*Oh my God, remember skating parties? The pop rock music blaring, the disco ball twirling above, the moonlight skates for couples! Ah, it was all so magical, wasn't it? Most skating parties in my town were held at this roller rink called Skate Estate. Believe it or not, it's still open, and you can skate as long as you want for 5 freaking dollars!

Michael J. Fox, lookin' fine
*Thinking back, Donnie was a pretty adorable kid. He was short and skinny and had lots of freckles. In fact, he was the spitting image of Michael J. Fox in the first season of Family Ties (which happens to be one of my all-time favorite sit-coms). For someone his size, Donnie had a whole lot of swagger, and I think that's what made me like him. He thought nothing of standing on the outskirts of the rink and grabbing me when I rolled on by so that he could say, "I really like you" and then give me a gift. That boy had mad courage!

Friendships were built on these once.
*So this "real cool bracelet" was actually one of those friendship bracelets that were made out of thin pieces of woven yarn. Every girl in my class was obsessed with making them, and we'd try to sneak in some craft time during our classes to braid as many as we could. If a boy gave you one these bracelets, he meant business, and if you took the bracelet and wore it, that meant you were middle school married. Alas, I took the bracelet from Donnie, but I didn't wear it to school, apparently because a relationship between us would be "so difficult" because we were two years apart. (Please note that my boyfriend Ben is 6 years younger than me--my 13-year-old self would be appalled!)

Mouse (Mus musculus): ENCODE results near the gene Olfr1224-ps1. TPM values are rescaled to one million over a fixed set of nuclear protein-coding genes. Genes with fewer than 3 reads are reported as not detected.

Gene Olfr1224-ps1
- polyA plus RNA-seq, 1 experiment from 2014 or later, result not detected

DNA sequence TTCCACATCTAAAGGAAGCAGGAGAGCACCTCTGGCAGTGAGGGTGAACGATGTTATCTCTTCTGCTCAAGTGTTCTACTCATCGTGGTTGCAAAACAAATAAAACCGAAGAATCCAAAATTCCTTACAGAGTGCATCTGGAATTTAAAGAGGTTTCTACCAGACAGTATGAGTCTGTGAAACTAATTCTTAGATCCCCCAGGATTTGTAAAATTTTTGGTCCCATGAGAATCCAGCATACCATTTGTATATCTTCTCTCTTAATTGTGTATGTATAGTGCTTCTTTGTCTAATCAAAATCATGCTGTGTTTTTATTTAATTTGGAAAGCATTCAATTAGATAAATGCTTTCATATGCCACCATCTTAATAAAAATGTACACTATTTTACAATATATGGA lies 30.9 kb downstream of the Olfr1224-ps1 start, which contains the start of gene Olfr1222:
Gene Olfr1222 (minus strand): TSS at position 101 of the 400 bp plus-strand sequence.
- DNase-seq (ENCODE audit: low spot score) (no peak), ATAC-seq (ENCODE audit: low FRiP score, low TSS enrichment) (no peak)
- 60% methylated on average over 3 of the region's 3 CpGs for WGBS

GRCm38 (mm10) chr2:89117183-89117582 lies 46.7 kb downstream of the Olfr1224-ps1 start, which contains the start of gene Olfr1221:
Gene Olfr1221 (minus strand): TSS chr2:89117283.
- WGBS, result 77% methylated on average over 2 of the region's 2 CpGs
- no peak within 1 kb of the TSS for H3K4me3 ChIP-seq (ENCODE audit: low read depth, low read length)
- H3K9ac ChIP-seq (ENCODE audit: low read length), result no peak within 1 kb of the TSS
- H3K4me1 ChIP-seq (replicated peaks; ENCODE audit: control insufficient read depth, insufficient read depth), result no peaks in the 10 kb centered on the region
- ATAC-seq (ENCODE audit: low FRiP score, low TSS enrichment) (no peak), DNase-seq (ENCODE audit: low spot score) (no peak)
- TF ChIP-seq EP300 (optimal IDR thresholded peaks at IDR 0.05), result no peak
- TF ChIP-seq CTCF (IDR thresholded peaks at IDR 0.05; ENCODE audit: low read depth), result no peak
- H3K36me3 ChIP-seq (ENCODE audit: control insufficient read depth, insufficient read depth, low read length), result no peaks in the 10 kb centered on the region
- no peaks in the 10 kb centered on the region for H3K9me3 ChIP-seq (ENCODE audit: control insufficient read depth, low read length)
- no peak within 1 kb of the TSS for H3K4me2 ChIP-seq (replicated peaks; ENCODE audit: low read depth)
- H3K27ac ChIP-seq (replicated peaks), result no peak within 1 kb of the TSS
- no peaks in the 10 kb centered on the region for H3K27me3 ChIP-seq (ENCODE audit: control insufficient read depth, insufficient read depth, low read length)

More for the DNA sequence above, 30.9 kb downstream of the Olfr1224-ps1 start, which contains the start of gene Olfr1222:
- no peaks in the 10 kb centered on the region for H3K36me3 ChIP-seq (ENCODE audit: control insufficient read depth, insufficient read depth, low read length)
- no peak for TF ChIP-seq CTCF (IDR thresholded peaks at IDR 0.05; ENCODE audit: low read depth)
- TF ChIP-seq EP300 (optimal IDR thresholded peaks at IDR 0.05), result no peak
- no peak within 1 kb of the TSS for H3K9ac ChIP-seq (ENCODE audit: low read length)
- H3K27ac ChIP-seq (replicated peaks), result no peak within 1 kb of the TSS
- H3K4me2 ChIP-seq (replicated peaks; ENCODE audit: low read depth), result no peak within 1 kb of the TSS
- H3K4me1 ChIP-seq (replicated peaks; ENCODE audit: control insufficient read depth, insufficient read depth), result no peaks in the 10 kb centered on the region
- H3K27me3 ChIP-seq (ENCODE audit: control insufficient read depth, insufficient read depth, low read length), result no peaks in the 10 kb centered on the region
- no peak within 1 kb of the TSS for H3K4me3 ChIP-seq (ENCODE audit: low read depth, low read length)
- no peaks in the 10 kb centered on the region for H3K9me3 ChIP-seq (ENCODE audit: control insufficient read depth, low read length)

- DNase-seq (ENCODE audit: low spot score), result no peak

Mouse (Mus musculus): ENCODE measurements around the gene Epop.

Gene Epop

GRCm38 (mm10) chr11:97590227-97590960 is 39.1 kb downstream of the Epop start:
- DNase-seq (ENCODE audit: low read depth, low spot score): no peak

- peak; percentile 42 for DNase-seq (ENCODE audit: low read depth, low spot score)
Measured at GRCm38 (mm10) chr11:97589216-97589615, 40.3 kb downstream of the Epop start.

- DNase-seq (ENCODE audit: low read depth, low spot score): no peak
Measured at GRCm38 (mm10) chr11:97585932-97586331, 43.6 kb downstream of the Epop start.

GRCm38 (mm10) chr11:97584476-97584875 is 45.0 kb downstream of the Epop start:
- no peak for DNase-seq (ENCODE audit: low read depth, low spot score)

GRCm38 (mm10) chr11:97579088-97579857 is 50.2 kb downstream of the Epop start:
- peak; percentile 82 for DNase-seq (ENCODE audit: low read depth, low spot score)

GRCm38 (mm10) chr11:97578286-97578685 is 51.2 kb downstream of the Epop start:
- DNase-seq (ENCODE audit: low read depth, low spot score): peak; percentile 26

*"Okay! I like him already!" I really enjoy how I act as though my diary is a person, forcing information out of me. What an imagination!

*But nothing compares to the post-script in this entry. Being with Donnie would ruin EVERYTHING? Let me set the record straight. "Everything" back then was not a whole hell of a lot. Despite being on the cheerleading squad, I wasn't the most popular girl at school, and I had no kind of reputation to protect. In fact, if I was to quantify "everything," as in the most important things to me at the time, it would have amounted to Capri-SunJoradache jeans, and NBCs Must-See TV. Sadly, I would give none of those things up for Donnie's love.